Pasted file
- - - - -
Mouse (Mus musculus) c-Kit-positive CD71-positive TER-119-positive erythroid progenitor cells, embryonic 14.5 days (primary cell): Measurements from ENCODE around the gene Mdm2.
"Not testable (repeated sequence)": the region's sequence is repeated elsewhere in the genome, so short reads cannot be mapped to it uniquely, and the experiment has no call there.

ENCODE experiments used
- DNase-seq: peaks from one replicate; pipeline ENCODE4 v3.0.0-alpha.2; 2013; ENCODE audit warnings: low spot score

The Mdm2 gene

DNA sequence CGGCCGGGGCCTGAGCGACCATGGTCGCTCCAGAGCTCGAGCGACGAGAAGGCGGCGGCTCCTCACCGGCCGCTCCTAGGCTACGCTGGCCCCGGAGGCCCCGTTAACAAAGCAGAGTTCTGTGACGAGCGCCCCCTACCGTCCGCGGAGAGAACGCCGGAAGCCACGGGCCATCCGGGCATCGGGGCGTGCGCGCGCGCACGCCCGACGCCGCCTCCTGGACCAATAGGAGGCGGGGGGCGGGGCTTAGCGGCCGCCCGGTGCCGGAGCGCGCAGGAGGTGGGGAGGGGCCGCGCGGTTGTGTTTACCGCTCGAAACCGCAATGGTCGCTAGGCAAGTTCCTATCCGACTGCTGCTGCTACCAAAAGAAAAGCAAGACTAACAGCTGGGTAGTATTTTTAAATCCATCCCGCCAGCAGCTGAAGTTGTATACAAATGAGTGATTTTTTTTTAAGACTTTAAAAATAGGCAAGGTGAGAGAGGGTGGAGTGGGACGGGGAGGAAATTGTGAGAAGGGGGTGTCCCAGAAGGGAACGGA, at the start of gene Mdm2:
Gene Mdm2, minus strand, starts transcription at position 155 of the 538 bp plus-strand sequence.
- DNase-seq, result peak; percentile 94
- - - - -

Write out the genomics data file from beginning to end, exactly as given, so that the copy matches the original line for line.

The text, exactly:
Mouse (Mus musculus) c-Kit-positive CD71-positive TER-119-positive erythroid progenitor cells, embryonic 14.5 days (primary cell): Measurements from ENCODE around the gene Mdm2.
"Not testable (repeated sequence)": the region's sequence is repeated elsewhere in the genome, so short reads cannot be mapped to it uniquely, and the experiment has no call there.

ENCODE experiments used
- DNase-seq: peaks from one replicate; pipeline ENCODE4 v3.0.0-alpha.2; 2013; ENCODE audit warnings: low spot score

The Mdm2 gene

DNA sequence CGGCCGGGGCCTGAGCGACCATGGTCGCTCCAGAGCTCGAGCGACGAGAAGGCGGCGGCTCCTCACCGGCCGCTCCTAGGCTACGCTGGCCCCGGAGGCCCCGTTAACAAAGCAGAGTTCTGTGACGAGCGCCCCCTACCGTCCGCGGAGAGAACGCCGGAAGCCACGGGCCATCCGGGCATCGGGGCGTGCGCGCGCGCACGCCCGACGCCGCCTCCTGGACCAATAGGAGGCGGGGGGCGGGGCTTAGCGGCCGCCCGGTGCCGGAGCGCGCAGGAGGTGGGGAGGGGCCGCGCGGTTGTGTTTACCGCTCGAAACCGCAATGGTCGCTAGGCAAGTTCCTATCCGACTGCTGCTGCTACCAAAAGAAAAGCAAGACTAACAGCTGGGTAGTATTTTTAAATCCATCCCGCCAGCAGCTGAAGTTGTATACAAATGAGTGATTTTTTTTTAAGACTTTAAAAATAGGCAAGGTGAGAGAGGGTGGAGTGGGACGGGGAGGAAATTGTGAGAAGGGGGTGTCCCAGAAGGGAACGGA, at the start of gene Mdm2:
Gene Mdm2, minus strand, starts transcription at position 155 of the 538 bp plus-strand sequence.
- DNase-seq, result peak; percentile 94